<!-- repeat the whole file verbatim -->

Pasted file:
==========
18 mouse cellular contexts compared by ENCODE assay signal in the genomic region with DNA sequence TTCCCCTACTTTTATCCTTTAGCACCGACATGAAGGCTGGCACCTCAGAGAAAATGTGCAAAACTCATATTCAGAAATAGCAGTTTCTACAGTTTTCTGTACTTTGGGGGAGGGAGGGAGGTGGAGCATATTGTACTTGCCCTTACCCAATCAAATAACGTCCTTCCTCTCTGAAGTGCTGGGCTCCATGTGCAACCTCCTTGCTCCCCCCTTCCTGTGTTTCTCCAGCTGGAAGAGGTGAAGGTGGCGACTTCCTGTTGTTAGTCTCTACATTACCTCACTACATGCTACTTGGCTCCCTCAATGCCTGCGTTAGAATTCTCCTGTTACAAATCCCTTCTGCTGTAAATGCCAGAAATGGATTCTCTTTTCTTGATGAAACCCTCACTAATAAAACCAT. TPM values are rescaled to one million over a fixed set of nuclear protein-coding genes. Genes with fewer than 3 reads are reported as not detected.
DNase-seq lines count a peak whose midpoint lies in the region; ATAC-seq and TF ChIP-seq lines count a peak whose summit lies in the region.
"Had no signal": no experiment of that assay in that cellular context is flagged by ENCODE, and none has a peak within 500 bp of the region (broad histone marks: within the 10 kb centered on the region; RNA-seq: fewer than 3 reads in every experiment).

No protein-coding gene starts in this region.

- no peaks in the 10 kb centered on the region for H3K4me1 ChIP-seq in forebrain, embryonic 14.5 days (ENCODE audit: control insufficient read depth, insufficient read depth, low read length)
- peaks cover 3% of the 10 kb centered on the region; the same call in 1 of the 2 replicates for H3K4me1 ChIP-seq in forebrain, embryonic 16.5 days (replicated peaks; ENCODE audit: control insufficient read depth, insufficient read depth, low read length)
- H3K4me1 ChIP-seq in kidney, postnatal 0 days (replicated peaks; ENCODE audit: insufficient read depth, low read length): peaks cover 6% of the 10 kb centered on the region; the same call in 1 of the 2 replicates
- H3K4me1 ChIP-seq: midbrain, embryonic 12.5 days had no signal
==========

18 mouse cellular contexts compared by ENCODE assay signal in the genomic region with DNA sequence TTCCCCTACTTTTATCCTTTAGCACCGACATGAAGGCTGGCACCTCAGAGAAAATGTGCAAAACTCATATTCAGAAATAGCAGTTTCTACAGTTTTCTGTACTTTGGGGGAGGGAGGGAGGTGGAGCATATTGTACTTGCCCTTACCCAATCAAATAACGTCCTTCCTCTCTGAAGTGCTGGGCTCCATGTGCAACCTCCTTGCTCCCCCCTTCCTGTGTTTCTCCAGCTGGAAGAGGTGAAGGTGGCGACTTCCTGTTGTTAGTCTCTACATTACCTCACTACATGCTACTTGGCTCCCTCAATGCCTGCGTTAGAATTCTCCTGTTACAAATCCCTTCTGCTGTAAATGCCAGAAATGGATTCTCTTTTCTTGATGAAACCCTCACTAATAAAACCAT. TPM values are rescaled to one million over a fixed set of nuclear protein-coding genes. Genes with fewer than 3 reads are reported as not detected.
DNase-seq lines count a peak whose midpoint lies in the region; ATAC-seq and TF ChIP-seq lines count a peak whose summit lies in the region.
"Had no signal": no experiment of that assay in that cellular context is flagged by ENCODE, and none has a peak within 500 bp of the region (broad histone marks: within the 10 kb centered on the region; RNA-seq: fewer than 3 reads in every experiment).

No protein-coding gene starts in this region.

- no peaks in the 10 kb centered on the region for H3K4me1 ChIP-seq in forebrain, embryonic 14.5 days (ENCODE audit: control insufficient read depth, insufficient read depth, low read length)
- peaks cover 3% of the 10 kb centered on the region; the same call in 1 of the 2 replicates for H3K4me1 ChIP-seq in forebrain, embryonic 16.5 days (replicated peaks; ENCODE audit: control insufficient read depth, insufficient read depth, low read length)
- H3K4me1 ChIP-seq in kidney, postnatal 0 days (replicated peaks; ENCODE audit: insufficient read depth, low read length): peaks cover 6% of the 10 kb centered on the region; the same call in 1 of the 2 replicates
- H3K4me1 ChIP-seq: midbrain, embryonic 12.5 days had no signal